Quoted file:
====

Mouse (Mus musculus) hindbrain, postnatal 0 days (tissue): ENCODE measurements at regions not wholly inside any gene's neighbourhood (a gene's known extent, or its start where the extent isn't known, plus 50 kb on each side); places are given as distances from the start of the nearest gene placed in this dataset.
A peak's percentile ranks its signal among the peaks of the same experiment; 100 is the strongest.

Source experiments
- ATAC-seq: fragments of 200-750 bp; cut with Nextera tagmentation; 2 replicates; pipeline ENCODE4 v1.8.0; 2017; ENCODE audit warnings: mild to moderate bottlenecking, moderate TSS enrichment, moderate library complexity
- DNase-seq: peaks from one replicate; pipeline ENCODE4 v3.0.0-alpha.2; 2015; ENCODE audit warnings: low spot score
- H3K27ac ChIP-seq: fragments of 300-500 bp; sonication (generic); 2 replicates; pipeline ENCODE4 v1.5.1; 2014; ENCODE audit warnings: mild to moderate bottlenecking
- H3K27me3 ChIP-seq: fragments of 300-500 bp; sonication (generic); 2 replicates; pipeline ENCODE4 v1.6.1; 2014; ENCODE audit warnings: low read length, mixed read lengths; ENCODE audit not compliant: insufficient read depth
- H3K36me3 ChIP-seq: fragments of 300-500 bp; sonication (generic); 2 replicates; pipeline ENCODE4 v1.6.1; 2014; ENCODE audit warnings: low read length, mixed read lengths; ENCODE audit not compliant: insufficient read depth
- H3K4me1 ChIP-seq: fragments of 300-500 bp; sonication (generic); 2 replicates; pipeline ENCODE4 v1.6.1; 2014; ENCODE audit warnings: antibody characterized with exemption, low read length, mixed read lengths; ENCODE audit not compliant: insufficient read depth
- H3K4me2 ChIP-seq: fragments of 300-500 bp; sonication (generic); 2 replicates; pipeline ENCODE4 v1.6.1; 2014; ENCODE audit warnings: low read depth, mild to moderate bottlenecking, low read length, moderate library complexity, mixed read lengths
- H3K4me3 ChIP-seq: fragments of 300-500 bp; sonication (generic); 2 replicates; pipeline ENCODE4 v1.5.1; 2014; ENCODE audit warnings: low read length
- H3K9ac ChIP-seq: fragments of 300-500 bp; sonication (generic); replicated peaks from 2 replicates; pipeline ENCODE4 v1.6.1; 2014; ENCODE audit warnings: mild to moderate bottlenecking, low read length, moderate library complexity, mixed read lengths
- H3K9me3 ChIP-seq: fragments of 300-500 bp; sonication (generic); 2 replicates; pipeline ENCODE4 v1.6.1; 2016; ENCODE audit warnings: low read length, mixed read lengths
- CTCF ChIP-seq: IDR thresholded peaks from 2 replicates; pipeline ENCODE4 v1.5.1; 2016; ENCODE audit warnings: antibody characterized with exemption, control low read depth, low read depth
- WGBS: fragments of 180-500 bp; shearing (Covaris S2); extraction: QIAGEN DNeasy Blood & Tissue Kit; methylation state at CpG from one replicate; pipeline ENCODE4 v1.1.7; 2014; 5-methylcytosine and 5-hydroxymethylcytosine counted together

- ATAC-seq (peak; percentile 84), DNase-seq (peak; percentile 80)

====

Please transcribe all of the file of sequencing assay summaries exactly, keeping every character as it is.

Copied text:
Mouse (Mus musculus) hindbrain, postnatal 0 days (tissue): ENCODE measurements at regions not wholly inside any gene's neighbourhood (a gene's known extent, or its start where the extent isn't known, plus 50 kb on each side); places are given as distances from the start of the nearest gene placed in this dataset.
A peak's percentile ranks its signal among the peaks of the same experiment; 100 is the strongest.

Source experiments
- ATAC-seq: fragments of 200-750 bp; cut with Nextera tagmentation; 2 replicates; pipeline ENCODE4 v1.8.0; 2017; ENCODE audit warnings: mild to moderate bottlenecking, moderate TSS enrichment, moderate library complexity
- DNase-seq: peaks from one replicate; pipeline ENCODE4 v3.0.0-alpha.2; 2015; ENCODE audit warnings: low spot score
- H3K27ac ChIP-seq: fragments of 300-500 bp; sonication (generic); 2 replicates; pipeline ENCODE4 v1.5.1; 2014; ENCODE audit warnings: mild to moderate bottlenecking
- H3K27me3 ChIP-seq: fragments of 300-500 bp; sonication (generic); 2 replicates; pipeline ENCODE4 v1.6.1; 2014; ENCODE audit warnings: low read length, mixed read lengths; ENCODE audit not compliant: insufficient read depth
- H3K36me3 ChIP-seq: fragments of 300-500 bp; sonication (generic); 2 replicates; pipeline ENCODE4 v1.6.1; 2014; ENCODE audit warnings: low read length, mixed read lengths; ENCODE audit not compliant: insufficient read depth
- H3K4me1 ChIP-seq: fragments of 300-500 bp; sonication (generic); 2 replicates; pipeline ENCODE4 v1.6.1; 2014; ENCODE audit warnings: antibody characterized with exemption, low read length, mixed read lengths; ENCODE audit not compliant: insufficient read depth
- H3K4me2 ChIP-seq: fragments of 300-500 bp; sonication (generic); 2 replicates; pipeline ENCODE4 v1.6.1; 2014; ENCODE audit warnings: low read depth, mild to moderate bottlenecking, low read length, moderate library complexity, mixed read lengths
- H3K4me3 ChIP-seq: fragments of 300-500 bp; sonication (generic); 2 replicates; pipeline ENCODE4 v1.5.1; 2014; ENCODE audit warnings: low read length
- H3K9ac ChIP-seq: fragments of 300-500 bp; sonication (generic); replicated peaks from 2 replicates; pipeline ENCODE4 v1.6.1; 2014; ENCODE audit warnings: mild to moderate bottlenecking, low read length, moderate library complexity, mixed read lengths
- H3K9me3 ChIP-seq: fragments of 300-500 bp; sonication (generic); 2 replicates; pipeline ENCODE4 v1.6.1; 2016; ENCODE audit warnings: low read length, mixed read lengths
- CTCF ChIP-seq: IDR thresholded peaks from 2 replicates; pipeline ENCODE4 v1.5.1; 2016; ENCODE audit warnings: antibody characterized with exemption, control low read depth, low read depth
- WGBS: fragments of 180-500 bp; shearing (Covaris S2); extraction: QIAGEN DNeasy Blood & Tissue Kit; methylation state at CpG from one replicate; pipeline ENCODE4 v1.1.7; 2014; 5-methylcytosine and 5-hydroxymethylcytosine counted together

- ATAC-seq (peak; percentile 84), DNase-seq (peak; percentile 80)